Repairing the Foot of a Walnut Table

A few weeks ago, my wife and I, were visiting thrift shops in Cincinnati when we ran across a round walnut table for $20.00 at Goodwill. There was nothing special about it. It had a dull flat finish and was missing the extension wings that go in the middle. It even had two feet that were broken. Anita asked me if I could remake them and I told her I could, so we took it home.

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In order to fix the feet, I grabbed some scrap walnut and glued pieces to them to re-sculpt the feet.

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Once the glue dried, I cut the arch of the foot with my band saw, then I sawed off the sides with a hand saw.

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Next, I stuck the leg on the lathe and turned the pad of the foot.

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I then brought the foot over to my workbench and carved the rest of the foot by hand using chisels and rasps.

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After shaping the foot was complete, I started to sand the leg with 80 grit sand paper working down to 220 grit.

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With the foot finished, I was happy with the way it turned out as it matched the other two. I then repeated the same steps for the other broken foot.

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Noticing the top was solid walnut, I decided to sand off the dull stained finish. You can see how bland the table was when we bought it.

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A few minutes of sanding, the table was really starting to shine again.

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After applying three coats of hemp oil, you can see how the table has been brought back to life having much more character between the sap and heart wood of the walnut. Looks much nicer than the boring spray toner stain that was on it before. This piece will be a nice addition in my wife’s booth as a display table.

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Making a Replacement Handle for a Knew Concepts Saw

Back in October I bought a Knew Concepts saw at the Woodworking in America marketplace in Covington, KY. I always heard that the biggest complaint about the saws were that they came with a cheap handle that didn’t fit with the looks of the saw. I was willing to live with the handle for awhile until I had the time to make a replacement, but I did think it was uncomfortable. In fact, the more I held it, the more I hated it. There is a company on the internet who sells replacement handles for Knew Concept saws out of exotic wood, but those handles are thicker than the original. I don’t want something that is thicker, I want a handle that is thinner.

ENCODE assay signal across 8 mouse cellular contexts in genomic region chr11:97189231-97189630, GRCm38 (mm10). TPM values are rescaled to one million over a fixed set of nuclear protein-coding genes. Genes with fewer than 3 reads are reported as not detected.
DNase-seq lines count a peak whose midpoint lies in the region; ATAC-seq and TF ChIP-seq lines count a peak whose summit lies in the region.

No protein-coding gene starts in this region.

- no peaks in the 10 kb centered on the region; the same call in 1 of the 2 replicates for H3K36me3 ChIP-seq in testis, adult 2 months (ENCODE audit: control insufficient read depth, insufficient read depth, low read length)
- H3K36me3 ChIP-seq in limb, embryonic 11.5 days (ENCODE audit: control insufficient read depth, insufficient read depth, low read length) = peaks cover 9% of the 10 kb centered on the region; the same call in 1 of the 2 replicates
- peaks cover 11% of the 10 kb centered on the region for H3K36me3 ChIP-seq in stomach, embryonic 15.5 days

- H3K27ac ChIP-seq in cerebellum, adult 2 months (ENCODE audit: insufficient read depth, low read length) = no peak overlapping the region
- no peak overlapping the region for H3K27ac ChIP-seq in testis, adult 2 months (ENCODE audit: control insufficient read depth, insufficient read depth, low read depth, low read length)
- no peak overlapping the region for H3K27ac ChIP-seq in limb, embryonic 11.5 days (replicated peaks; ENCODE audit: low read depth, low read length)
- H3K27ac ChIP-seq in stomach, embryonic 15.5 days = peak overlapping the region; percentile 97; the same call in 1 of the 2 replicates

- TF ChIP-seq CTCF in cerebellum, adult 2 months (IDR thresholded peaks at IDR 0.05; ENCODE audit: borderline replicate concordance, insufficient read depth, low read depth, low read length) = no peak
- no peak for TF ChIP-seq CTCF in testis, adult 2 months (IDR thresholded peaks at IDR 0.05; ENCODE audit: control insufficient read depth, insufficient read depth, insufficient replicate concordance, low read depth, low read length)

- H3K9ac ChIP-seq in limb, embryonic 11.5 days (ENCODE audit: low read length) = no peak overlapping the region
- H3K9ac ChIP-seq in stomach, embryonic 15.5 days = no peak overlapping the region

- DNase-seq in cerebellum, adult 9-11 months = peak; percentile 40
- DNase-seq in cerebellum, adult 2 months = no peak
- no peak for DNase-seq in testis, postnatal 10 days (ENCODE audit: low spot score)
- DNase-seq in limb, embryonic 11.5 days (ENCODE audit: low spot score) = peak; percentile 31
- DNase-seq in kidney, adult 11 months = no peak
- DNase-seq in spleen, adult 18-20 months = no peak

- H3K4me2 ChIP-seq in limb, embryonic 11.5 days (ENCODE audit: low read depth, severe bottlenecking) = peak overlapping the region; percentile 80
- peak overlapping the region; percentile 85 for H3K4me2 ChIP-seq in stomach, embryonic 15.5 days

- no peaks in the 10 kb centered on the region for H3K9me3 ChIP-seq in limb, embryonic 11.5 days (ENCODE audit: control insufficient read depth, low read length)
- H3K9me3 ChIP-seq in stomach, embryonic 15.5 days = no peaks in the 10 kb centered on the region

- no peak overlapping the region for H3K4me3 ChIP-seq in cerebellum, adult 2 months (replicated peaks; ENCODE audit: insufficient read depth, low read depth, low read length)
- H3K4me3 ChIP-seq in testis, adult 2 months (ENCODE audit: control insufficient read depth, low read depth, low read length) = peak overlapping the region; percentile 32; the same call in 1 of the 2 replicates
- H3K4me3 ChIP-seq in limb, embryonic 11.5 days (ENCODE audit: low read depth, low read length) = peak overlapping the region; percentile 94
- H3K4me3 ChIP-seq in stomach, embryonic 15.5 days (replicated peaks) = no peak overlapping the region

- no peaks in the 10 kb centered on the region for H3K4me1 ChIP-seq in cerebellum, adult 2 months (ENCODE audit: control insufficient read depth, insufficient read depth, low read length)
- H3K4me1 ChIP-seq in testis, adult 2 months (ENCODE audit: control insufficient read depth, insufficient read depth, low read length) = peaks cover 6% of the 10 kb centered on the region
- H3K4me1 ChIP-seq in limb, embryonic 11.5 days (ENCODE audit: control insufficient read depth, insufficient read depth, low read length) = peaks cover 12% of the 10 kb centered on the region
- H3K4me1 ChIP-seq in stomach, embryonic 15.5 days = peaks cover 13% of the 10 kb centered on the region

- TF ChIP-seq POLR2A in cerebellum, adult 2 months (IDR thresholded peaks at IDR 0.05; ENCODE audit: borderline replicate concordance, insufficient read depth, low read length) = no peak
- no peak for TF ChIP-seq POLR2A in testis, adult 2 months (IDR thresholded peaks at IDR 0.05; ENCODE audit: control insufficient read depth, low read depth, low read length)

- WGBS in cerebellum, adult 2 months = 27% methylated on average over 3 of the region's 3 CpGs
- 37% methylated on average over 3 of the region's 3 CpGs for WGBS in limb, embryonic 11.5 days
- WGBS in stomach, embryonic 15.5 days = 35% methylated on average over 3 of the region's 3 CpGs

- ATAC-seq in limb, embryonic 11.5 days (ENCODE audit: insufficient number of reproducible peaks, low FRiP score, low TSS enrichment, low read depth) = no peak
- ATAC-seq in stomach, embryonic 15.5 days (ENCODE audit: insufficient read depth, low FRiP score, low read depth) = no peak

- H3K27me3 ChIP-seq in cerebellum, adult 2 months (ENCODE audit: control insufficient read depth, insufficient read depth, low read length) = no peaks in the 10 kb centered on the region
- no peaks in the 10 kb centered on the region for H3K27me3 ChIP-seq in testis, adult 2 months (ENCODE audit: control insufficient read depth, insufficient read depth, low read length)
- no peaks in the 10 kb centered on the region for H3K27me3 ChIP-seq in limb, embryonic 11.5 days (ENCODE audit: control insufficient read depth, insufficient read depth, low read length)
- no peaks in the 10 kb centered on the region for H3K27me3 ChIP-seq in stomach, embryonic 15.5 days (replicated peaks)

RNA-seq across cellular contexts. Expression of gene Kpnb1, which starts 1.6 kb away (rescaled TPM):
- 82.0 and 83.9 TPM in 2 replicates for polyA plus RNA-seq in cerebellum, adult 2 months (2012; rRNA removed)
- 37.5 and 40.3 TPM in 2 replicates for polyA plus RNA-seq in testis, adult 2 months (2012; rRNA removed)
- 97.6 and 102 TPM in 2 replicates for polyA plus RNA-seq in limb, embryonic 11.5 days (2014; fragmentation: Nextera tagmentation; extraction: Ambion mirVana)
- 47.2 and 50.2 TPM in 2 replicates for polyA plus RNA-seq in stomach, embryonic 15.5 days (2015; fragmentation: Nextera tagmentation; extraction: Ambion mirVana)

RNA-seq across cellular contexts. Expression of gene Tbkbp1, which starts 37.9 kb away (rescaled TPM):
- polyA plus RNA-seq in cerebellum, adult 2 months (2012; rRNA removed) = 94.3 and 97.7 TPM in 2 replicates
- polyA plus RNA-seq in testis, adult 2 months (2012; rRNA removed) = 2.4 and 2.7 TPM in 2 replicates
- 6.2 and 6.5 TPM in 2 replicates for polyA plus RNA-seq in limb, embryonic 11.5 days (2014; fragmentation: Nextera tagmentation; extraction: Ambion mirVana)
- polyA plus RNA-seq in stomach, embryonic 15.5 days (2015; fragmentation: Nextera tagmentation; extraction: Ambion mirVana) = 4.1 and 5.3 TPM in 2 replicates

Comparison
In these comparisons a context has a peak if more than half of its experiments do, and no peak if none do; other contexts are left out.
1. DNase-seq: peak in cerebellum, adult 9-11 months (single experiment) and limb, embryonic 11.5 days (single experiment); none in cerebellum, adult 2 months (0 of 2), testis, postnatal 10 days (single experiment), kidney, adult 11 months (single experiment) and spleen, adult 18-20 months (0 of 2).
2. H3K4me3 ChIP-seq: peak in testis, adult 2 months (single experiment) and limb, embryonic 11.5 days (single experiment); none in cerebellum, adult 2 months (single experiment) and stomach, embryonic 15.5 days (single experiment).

Then a few weeks ago, I saw this antique knife sharpener in an antique store. I didn’t care about the knife sharpener part. What interested me was the feel of the handle. I knew as soon as I grabbed it, it would make a great replacement for my Knew Concepts saw. So, I ended up buying the knife sharpener simply to use the handle as a template.

In order to make a new handle, I needed to take the old one off. The handle on the Knew Concepts saw had a small little cotter pin that needed to be removed. Unfortunately, I didn’t have a special tool to get the thing out, so I had to do it the old fashioned way.

I basically had to trash the handle in order to get it off. I drilled through cotter pin and tore into the handle to remove all the wood around the pin in order to grab the pin out with a pair of pliers.

Now needed a piece of wood nice enough to make a new handle. I bought a slab of apple from a guy on eBay and cut off about 10″ from the end.

I then milled the piece into two 1″ pieces and a third piece to 1/2″

I took one of the 1″ thick slabs and milled 1″ square blanks. Each blank will be used as handles for something or another.

I attached the apple blank into my lathe and turned a new handle using the knife sharpener handle as a template. The handle is nothing fancy, but it is comfortable to hold.

The handle is turned and sanded. The end of the handle where the ferrule goes is 5/8″ in diameter because the inside of the copper fitting I used to be the ferrule of the handle is 5/8″ in diameter.

I used a 5/8″ socket wrench while the handle was on the lathe and used the wrench as a gauge to know when to stop when I turned it to size with my parting tool. As you can see, the fitting fits perfectly over the ferrule end of my handle. I trimmed the extra part of the copper fitting flush to the end of the handle with a hack saw.

The biggest challenge in making the handle fit, is cutting the mortise slot into the end. I found the center of the handle and carefully drilled an 1/8″ hole straight down the shaft. I then took an 1/8″ chisel and cut a rectangular mortise down the hole. Carefully checking every few minutes, I took my time and pared away the wood so that the entire tang of the saw would eventually fit snuggly into the handle.

Once everything fit well, I figured out where the hole of the tang lined up with the copper ferrule and drilled an 1/8″ hole through the copper. A 16 penny nail fits perfectly into the 1/8″ hole to act as the pin. I cut the nail to size and hammered it with a ball peen hammer to act as a rivet. I also used some JB Weld in the hole to give everything a bit more strength.

With a little oil on the handle, here it is. A Knew Concepts with a much more comfortable handle ready for years of use.